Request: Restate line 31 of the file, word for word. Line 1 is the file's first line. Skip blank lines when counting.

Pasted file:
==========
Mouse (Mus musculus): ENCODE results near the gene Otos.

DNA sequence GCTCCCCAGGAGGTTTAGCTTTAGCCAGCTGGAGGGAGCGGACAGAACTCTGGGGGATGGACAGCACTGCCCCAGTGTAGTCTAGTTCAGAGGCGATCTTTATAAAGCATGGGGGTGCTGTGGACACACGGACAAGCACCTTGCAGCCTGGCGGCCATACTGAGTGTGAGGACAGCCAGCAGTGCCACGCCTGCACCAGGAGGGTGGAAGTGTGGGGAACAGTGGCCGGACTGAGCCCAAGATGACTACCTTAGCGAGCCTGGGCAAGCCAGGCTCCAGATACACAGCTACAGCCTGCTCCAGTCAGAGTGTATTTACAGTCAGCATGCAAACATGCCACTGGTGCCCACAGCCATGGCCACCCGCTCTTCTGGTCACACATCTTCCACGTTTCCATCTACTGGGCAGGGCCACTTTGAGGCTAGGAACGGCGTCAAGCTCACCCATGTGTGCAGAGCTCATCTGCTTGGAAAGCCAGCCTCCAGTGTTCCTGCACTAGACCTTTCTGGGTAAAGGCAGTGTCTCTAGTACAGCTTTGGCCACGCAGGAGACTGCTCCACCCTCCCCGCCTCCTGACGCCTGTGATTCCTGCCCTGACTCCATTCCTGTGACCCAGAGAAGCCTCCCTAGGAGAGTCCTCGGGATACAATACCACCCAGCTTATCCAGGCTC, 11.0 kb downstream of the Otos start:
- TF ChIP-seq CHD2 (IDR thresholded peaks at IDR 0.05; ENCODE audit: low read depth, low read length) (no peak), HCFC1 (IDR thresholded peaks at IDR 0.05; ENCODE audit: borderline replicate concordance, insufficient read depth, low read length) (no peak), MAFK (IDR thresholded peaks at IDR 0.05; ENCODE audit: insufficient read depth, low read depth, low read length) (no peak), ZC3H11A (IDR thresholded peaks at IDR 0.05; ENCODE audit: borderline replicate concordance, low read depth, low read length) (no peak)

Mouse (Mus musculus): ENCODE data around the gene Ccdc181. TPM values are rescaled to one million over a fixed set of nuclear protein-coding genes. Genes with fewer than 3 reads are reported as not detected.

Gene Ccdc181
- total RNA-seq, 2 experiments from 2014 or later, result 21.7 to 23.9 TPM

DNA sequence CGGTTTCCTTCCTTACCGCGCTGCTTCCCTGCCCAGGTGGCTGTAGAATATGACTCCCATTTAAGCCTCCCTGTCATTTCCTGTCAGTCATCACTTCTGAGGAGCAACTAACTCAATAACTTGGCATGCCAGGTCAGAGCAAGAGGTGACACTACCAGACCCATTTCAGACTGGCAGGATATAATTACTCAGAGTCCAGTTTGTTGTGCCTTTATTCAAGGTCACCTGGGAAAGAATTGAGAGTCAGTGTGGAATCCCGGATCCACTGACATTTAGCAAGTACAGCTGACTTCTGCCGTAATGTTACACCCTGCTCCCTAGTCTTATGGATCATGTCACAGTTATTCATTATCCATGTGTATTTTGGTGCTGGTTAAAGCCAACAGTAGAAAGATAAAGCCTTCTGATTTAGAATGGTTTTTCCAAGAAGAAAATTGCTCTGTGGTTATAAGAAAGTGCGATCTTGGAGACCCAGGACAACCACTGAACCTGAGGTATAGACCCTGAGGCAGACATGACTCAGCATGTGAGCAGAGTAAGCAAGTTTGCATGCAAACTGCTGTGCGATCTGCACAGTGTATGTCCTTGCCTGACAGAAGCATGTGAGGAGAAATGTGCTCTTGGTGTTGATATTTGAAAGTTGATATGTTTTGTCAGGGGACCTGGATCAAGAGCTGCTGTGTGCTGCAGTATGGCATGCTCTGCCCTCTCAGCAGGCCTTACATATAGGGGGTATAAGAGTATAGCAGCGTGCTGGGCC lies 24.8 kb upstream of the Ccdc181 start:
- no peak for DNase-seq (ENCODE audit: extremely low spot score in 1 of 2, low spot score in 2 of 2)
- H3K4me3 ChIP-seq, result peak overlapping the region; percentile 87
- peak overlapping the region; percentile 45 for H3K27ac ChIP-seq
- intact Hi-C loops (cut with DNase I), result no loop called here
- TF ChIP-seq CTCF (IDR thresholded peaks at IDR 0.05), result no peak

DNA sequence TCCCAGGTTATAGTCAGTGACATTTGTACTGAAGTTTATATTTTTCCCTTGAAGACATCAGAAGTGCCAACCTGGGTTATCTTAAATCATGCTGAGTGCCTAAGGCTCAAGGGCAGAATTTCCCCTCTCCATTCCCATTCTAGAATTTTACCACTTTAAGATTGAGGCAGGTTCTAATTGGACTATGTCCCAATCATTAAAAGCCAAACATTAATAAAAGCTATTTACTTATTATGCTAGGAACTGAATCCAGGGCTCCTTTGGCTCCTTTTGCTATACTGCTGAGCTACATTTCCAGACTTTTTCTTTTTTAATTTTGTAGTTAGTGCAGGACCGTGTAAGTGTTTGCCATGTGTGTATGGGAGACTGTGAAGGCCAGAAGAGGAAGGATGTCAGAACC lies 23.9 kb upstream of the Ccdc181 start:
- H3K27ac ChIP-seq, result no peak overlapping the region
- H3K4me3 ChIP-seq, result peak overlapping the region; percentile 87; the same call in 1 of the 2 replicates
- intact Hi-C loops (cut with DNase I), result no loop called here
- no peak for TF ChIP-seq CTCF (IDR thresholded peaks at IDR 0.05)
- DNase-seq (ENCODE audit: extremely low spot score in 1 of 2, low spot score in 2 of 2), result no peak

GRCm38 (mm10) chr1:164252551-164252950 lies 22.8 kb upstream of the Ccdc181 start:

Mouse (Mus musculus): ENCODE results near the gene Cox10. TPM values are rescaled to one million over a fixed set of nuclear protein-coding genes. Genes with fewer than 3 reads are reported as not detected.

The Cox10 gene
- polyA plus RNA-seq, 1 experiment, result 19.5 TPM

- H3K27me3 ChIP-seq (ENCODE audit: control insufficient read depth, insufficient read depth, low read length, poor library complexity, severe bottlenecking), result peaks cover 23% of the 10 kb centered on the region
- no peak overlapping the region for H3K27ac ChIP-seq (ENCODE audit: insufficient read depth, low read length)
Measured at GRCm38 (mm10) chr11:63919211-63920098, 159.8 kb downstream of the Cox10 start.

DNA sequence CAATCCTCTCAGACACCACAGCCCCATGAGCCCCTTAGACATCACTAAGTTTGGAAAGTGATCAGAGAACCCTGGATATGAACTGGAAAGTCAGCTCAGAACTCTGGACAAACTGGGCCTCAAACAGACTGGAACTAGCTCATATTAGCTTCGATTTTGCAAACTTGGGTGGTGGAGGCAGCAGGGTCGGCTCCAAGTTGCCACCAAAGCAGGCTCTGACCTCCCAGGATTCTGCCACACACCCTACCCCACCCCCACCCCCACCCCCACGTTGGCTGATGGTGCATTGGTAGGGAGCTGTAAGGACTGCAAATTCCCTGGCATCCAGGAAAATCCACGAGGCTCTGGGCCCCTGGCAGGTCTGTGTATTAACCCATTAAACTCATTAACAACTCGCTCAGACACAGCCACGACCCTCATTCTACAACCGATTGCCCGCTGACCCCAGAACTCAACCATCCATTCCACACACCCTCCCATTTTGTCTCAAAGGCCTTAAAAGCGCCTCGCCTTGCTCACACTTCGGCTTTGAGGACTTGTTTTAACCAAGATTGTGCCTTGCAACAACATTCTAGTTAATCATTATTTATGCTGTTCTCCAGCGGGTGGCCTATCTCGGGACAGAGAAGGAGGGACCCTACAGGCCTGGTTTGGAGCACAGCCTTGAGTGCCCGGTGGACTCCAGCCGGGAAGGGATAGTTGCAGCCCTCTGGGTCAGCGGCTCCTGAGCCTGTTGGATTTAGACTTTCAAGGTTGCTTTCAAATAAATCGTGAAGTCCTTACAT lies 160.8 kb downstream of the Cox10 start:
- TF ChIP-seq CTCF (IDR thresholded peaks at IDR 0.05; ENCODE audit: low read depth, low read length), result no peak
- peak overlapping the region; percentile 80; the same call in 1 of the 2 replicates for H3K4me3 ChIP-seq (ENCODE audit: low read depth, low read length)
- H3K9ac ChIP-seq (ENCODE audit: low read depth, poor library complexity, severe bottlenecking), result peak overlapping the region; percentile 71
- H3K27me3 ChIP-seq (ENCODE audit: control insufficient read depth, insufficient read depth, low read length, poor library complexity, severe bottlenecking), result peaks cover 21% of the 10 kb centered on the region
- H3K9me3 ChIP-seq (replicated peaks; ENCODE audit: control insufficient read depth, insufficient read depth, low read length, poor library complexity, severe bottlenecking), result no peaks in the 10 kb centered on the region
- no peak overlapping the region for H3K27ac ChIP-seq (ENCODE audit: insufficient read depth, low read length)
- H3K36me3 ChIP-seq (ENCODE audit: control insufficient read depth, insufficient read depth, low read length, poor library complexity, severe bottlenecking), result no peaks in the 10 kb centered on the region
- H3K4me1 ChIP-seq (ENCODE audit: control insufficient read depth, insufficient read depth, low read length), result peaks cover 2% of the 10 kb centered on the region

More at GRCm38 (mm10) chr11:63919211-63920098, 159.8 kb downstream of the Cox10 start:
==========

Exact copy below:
- H3K9me3 ChIP-seq (replicated peaks; ENCODE audit: control insufficient read depth, insufficient read depth, low read length, poor library complexity, severe bottlenecking), result no peaks in the 10 kb centered on the region